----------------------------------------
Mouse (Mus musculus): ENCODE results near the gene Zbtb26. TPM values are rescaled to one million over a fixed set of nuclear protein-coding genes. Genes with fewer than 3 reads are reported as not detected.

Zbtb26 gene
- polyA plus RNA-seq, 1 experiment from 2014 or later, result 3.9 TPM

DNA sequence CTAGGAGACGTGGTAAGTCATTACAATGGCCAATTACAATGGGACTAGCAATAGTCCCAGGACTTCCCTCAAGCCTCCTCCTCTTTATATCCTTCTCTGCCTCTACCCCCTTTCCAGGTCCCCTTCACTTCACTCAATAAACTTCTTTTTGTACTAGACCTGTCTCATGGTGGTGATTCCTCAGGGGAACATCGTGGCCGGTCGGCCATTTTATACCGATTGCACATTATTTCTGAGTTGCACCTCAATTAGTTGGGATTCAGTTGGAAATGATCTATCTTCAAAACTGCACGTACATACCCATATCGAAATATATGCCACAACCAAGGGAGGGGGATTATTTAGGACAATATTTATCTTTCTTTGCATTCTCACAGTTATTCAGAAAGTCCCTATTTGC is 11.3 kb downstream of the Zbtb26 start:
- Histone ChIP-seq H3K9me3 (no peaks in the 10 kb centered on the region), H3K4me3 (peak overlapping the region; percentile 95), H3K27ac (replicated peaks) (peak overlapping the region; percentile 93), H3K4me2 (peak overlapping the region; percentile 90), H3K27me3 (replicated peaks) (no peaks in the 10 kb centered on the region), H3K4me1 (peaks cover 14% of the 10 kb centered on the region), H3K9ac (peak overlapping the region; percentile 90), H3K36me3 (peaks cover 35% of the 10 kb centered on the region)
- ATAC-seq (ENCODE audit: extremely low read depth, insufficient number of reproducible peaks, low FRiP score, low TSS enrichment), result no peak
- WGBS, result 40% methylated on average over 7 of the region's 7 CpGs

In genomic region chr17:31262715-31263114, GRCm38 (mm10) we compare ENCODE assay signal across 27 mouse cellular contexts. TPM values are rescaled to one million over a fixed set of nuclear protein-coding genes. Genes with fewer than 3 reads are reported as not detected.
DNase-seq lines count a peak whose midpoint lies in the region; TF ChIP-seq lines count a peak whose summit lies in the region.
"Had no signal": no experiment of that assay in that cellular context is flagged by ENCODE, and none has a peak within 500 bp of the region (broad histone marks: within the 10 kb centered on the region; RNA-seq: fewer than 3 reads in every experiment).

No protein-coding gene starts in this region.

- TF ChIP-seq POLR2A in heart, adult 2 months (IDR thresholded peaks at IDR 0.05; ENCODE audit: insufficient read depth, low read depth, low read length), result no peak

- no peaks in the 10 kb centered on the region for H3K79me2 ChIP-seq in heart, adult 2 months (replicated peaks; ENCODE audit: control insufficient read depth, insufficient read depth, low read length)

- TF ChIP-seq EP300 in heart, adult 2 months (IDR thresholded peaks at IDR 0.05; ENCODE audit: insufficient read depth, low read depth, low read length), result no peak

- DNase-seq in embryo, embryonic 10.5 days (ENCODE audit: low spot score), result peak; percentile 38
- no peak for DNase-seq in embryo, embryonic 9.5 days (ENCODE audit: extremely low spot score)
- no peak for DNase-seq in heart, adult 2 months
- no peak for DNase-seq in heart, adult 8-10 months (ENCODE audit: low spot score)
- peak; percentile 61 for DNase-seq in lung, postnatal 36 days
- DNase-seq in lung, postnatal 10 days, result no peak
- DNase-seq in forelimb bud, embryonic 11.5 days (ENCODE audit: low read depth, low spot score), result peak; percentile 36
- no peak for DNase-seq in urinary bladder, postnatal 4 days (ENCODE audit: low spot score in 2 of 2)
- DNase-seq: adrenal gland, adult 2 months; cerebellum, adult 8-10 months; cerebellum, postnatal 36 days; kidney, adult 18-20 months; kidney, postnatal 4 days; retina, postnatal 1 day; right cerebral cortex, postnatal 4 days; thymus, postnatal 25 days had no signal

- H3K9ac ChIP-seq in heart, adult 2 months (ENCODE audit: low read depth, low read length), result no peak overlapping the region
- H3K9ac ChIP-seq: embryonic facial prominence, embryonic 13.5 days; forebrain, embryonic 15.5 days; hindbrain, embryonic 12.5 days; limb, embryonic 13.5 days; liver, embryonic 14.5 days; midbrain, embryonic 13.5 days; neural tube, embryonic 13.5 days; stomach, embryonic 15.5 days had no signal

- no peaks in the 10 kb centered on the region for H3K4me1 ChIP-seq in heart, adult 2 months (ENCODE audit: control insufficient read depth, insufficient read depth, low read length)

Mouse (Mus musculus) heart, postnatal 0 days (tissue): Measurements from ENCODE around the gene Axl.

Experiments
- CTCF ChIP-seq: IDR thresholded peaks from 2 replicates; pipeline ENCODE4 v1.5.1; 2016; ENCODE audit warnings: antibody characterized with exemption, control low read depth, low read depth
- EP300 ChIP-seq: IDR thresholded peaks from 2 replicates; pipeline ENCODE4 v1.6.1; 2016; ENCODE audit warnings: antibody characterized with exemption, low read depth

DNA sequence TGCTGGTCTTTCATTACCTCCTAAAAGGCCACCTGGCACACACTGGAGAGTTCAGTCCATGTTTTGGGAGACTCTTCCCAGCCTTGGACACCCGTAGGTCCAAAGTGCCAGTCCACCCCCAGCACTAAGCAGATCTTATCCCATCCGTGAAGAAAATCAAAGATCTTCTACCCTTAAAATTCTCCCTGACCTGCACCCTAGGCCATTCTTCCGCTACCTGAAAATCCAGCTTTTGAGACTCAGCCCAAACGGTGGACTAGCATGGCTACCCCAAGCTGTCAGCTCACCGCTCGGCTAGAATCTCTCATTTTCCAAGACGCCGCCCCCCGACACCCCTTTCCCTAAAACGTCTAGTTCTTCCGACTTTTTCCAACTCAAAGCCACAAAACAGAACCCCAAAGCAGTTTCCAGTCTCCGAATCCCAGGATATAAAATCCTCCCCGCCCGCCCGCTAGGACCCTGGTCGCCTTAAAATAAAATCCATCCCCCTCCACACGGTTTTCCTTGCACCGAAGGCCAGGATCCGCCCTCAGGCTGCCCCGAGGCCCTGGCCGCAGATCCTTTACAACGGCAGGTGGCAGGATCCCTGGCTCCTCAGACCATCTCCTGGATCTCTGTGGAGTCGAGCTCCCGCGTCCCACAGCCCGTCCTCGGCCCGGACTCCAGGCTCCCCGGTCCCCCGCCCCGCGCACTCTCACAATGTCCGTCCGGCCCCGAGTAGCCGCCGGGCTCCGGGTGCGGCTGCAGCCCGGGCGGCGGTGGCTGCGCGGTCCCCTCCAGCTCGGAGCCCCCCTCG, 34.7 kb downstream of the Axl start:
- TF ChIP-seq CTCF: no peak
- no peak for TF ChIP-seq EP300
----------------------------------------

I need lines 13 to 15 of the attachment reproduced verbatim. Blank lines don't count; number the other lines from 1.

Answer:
- no peaks in the 10 kb centered on the region for H3K79me2 ChIP-seq in heart, adult 2 months (replicated peaks; ENCODE audit: control insufficient read depth, insufficient read depth, low read length)

- TF ChIP-seq EP300 in heart, adult 2 months (IDR thresholded peaks at IDR 0.05; ENCODE audit: insufficient read depth, low read depth, low read length), result no peak

- DNase-seq in embryo, embryonic 10.5 days (ENCODE audit: low spot score), result peak; percentile 38